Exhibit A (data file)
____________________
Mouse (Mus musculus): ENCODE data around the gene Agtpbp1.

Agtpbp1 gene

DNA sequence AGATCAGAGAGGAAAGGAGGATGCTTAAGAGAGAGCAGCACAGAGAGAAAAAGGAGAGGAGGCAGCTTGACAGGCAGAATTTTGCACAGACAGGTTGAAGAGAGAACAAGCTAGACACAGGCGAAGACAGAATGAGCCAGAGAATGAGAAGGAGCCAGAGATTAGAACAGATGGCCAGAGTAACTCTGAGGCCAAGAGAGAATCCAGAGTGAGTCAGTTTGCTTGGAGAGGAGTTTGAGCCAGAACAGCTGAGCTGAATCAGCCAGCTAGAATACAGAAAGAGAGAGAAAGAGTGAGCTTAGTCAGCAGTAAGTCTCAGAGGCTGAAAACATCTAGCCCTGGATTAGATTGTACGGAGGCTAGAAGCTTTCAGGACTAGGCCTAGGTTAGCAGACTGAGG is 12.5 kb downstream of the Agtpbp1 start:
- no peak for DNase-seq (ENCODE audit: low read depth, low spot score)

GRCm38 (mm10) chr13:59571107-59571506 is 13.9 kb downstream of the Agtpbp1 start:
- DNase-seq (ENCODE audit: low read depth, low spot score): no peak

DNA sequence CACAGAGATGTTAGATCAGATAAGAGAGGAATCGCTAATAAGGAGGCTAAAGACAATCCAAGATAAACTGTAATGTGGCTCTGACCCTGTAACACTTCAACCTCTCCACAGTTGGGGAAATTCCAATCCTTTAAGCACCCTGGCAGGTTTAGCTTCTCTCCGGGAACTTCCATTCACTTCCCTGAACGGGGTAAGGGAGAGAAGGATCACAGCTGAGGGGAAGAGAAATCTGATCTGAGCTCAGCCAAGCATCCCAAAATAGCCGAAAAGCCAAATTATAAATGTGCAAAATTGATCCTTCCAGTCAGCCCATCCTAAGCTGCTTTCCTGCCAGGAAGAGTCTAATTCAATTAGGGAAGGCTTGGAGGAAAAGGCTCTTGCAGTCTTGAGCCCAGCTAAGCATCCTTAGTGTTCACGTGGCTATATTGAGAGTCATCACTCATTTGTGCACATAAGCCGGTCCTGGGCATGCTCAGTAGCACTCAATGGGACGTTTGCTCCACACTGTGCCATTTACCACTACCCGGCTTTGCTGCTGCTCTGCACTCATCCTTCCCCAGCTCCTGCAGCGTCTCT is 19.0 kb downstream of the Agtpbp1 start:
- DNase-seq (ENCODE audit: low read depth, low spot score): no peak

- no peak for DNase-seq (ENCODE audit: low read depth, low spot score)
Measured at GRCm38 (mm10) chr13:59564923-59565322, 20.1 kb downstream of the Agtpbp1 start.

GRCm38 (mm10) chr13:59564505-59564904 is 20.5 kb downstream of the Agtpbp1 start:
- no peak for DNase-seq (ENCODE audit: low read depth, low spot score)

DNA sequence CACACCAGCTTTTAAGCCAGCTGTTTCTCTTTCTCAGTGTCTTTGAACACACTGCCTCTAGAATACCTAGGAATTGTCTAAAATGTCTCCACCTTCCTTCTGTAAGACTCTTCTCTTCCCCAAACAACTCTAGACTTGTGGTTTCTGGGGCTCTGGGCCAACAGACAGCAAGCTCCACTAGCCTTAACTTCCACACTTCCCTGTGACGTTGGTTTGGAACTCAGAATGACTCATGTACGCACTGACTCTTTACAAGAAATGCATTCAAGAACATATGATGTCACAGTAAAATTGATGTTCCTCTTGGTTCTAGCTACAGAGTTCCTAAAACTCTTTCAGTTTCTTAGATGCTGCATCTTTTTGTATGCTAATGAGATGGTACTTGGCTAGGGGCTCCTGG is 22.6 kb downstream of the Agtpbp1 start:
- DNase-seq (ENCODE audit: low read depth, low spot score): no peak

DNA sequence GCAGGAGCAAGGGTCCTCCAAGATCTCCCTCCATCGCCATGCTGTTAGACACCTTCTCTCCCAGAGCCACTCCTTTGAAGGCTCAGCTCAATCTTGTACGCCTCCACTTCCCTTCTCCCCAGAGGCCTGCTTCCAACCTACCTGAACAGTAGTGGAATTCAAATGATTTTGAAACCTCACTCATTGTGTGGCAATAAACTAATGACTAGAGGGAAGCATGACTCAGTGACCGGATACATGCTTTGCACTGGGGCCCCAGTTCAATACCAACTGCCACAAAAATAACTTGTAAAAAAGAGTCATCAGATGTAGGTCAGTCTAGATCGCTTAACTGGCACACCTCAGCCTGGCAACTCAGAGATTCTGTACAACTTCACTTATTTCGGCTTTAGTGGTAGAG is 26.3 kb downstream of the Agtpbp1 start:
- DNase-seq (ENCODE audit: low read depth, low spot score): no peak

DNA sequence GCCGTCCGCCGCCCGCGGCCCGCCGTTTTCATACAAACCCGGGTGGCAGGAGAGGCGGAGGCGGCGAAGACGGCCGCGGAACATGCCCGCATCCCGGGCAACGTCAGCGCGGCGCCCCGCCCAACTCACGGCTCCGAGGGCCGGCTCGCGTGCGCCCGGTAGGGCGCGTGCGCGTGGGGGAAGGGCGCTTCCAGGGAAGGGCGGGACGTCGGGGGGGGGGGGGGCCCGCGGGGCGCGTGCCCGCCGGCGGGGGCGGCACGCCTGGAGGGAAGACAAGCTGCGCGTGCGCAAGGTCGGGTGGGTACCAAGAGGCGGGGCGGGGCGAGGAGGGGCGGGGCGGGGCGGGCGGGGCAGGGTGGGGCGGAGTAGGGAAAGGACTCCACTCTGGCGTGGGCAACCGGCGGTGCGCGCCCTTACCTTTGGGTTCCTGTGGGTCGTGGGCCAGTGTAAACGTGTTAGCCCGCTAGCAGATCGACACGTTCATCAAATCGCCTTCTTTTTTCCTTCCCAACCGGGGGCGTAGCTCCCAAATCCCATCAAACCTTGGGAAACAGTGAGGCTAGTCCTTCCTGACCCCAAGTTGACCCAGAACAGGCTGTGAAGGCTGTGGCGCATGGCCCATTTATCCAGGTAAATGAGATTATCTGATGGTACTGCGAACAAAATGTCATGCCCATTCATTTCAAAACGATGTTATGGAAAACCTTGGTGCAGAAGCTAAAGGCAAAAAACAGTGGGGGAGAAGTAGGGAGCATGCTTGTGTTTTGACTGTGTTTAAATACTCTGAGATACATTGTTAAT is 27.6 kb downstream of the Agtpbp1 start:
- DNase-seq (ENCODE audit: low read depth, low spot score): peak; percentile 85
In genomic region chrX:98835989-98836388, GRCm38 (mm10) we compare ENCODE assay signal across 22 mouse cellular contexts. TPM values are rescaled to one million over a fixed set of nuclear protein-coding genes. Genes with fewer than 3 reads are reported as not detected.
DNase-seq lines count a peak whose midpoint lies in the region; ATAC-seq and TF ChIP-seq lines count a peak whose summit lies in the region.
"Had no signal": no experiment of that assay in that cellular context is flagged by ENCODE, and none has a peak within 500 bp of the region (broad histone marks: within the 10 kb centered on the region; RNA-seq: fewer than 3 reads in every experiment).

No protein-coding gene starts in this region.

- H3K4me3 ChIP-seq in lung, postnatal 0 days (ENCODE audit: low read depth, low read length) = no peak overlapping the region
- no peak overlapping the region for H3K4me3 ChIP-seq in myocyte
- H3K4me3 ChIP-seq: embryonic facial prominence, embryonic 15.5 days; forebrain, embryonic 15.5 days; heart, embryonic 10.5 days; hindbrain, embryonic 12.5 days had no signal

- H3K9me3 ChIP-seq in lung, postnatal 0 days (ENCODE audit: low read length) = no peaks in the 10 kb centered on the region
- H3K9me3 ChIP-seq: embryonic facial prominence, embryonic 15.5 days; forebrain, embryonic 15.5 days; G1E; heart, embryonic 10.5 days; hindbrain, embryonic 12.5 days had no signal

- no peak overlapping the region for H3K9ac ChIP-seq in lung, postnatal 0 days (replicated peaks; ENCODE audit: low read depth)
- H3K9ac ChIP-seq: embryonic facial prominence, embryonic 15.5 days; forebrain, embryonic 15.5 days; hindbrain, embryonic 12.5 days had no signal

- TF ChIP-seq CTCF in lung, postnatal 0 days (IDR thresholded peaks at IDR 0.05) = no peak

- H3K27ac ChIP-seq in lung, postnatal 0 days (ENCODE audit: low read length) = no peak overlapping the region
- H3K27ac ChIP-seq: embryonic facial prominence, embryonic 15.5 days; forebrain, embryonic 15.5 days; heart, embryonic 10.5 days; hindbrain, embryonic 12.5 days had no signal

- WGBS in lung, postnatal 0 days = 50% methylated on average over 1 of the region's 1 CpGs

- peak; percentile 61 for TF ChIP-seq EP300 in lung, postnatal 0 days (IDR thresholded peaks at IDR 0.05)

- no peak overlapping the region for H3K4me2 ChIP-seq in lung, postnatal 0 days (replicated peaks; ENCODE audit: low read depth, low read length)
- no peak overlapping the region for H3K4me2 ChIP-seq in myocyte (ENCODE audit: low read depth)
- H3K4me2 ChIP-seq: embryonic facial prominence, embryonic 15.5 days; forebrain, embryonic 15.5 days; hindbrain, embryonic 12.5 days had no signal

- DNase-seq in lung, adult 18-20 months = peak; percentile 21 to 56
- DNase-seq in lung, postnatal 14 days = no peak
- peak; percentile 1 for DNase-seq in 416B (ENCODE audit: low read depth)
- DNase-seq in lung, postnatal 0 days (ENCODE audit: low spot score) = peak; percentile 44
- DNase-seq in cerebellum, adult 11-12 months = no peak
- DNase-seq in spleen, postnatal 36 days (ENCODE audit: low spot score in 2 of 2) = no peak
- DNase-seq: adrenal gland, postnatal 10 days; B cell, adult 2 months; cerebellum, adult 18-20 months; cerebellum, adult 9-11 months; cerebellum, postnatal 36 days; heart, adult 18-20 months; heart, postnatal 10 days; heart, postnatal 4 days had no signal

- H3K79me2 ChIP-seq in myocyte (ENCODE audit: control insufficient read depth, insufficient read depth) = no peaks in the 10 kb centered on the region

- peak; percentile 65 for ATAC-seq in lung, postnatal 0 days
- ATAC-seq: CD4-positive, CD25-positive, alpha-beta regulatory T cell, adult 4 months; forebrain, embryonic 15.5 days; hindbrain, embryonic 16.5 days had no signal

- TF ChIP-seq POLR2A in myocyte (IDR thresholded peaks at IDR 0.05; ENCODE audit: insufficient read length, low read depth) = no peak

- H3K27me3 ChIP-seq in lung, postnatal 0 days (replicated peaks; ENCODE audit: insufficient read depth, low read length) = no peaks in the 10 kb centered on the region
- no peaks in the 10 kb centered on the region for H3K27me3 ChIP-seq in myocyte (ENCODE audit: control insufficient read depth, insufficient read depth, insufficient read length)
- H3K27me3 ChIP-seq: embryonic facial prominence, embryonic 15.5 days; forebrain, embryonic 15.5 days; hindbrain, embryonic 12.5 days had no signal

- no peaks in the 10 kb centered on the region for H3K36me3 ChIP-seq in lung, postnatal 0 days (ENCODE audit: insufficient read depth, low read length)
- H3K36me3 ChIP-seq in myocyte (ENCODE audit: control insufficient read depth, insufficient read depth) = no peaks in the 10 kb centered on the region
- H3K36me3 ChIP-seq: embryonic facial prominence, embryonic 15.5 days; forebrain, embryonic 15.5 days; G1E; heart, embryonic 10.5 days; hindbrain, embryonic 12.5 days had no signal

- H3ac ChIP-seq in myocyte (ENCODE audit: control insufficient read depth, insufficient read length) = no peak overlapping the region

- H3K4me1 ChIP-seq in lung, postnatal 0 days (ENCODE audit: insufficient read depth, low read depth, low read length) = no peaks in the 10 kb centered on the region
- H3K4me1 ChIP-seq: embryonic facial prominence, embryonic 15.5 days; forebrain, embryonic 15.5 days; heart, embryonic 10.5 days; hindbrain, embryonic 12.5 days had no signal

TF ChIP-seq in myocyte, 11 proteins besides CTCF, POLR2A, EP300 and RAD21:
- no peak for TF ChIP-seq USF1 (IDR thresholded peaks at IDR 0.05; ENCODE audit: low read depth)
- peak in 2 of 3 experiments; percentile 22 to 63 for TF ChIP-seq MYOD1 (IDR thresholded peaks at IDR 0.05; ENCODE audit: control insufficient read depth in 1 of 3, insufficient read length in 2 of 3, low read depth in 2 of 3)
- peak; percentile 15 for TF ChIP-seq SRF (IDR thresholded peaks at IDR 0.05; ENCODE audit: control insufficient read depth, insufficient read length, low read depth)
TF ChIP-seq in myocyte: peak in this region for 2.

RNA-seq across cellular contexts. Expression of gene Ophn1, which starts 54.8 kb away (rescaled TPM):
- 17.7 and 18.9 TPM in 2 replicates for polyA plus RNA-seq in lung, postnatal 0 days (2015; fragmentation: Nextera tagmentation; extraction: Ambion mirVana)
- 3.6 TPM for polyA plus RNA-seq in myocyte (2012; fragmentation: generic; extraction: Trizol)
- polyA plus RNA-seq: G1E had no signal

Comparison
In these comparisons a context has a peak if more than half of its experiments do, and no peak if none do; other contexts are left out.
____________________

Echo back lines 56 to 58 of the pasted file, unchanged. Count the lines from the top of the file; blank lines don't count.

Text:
- H3K4me1 ChIP-seq in lung, postnatal 0 days (ENCODE audit: insufficient read depth, low read depth, low read length) = no peaks in the 10 kb centered on the region
- H3K4me1 ChIP-seq: embryonic facial prominence, embryonic 15.5 days; forebrain, embryonic 15.5 days; heart, embryonic 10.5 days; hindbrain, embryonic 12.5 days had no signal

TF ChIP-seq in myocyte, 11 proteins besides CTCF, POLR2A, EP300 and RAD21: